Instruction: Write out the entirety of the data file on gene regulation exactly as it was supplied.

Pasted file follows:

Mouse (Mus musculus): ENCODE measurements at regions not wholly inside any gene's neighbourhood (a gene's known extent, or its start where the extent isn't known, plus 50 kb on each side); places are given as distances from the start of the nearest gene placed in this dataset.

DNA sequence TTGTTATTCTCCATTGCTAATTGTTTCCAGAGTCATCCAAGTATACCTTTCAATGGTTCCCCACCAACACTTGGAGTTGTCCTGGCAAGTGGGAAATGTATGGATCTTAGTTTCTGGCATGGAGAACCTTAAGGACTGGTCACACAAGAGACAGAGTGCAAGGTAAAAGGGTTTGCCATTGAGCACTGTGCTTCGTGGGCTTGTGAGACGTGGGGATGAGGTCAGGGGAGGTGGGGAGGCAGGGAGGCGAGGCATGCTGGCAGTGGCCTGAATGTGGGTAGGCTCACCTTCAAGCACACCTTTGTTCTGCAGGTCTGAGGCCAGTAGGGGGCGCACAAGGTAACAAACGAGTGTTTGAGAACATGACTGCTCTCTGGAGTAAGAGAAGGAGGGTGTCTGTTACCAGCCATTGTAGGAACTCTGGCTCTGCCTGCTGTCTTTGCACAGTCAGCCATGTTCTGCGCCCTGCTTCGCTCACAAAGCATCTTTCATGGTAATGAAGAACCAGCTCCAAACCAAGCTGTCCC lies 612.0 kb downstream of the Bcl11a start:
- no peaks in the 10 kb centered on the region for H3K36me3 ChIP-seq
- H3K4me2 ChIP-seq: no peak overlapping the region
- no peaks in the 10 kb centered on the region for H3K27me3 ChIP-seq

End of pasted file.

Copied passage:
Mouse (Mus musculus): ENCODE measurements at regions not wholly inside any gene's neighbourhood (a gene's known extent, or its start where the extent isn't known, plus 50 kb on each side); places are given as distances from the start of the nearest gene placed in this dataset.

DNA sequence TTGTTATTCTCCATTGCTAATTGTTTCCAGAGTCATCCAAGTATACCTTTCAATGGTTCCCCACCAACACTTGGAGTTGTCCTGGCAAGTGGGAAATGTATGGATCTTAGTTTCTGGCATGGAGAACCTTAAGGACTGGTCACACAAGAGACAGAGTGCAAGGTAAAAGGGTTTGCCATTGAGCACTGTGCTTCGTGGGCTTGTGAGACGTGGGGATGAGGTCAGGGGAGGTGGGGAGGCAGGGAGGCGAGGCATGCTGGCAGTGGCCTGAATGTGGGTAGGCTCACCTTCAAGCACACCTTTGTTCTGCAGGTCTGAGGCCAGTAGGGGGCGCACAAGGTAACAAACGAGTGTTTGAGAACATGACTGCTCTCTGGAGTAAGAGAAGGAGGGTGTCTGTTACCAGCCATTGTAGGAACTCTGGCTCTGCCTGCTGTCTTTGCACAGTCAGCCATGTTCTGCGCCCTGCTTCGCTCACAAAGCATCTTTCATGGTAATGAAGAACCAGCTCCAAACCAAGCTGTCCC lies 612.0 kb downstream of the Bcl11a start:
- no peaks in the 10 kb centered on the region for H3K36me3 ChIP-seq
- H3K4me2 ChIP-seq: no peak overlapping the region
- no peaks in the 10 kb centered on the region for H3K27me3 ChIP-seq